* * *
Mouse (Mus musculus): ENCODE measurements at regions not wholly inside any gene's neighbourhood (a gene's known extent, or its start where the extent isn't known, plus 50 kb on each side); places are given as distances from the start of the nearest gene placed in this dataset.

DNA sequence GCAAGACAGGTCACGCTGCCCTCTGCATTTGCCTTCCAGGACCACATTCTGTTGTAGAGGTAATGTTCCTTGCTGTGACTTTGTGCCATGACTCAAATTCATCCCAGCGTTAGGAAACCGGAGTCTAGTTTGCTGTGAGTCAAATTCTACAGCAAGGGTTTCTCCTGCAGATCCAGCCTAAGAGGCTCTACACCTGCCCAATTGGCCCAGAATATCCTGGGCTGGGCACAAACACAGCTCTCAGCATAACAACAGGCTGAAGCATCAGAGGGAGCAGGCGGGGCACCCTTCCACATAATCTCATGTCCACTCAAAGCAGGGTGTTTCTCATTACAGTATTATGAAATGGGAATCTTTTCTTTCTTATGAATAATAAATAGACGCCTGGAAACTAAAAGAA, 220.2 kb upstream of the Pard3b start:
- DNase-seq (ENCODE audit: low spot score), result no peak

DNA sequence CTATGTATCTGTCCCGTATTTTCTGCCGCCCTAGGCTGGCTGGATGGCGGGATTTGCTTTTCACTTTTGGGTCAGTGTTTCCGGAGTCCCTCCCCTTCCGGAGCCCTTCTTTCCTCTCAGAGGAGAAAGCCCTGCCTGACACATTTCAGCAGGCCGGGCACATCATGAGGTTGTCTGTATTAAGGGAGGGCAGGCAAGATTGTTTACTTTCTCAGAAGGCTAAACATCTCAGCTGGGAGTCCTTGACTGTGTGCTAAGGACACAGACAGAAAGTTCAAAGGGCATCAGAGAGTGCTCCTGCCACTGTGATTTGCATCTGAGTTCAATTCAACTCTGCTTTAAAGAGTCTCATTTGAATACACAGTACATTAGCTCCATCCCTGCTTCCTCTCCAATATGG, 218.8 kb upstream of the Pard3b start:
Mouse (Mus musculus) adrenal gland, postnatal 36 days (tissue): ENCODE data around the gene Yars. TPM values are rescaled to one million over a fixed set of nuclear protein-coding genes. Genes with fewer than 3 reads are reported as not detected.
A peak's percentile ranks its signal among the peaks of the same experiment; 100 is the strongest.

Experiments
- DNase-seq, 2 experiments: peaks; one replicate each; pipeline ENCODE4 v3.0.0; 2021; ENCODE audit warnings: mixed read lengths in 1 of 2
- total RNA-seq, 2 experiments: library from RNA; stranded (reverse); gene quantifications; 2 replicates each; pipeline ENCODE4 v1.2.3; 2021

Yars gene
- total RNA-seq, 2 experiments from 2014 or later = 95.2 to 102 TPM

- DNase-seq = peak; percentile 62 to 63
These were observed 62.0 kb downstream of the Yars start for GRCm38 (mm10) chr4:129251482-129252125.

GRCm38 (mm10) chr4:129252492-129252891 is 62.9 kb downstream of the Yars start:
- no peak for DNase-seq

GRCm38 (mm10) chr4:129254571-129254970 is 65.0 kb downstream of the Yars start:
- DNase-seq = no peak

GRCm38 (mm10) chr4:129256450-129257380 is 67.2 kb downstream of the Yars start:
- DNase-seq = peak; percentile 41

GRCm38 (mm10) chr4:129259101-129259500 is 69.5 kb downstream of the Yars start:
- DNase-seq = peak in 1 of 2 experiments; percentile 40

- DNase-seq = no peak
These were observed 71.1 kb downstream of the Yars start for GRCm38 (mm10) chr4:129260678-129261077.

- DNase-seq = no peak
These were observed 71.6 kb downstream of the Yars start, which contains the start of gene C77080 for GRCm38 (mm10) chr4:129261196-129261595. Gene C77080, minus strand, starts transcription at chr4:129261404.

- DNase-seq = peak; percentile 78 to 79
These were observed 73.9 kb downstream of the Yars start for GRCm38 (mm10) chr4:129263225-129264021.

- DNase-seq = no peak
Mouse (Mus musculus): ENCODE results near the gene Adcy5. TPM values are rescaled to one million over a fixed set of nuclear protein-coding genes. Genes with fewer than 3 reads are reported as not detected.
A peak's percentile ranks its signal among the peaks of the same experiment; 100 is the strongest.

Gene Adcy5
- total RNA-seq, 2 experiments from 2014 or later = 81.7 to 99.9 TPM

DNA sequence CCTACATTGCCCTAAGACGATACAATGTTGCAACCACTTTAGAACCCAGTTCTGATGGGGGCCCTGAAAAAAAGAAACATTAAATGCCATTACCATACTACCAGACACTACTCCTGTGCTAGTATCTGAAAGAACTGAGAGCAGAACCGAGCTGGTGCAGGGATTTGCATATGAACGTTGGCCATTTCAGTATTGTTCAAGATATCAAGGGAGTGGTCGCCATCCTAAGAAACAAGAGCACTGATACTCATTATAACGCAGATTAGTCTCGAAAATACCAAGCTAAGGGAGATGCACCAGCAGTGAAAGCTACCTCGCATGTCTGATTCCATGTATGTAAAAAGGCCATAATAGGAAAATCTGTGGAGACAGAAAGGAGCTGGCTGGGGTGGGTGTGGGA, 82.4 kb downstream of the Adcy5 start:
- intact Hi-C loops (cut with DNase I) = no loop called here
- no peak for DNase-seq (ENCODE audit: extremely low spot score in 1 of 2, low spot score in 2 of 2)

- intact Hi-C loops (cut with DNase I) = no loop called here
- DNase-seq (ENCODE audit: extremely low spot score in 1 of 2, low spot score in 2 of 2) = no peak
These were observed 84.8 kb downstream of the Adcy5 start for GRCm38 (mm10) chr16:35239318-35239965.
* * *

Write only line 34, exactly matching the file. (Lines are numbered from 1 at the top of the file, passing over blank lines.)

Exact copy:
- intact Hi-C loops (cut with DNase I) = no loop called here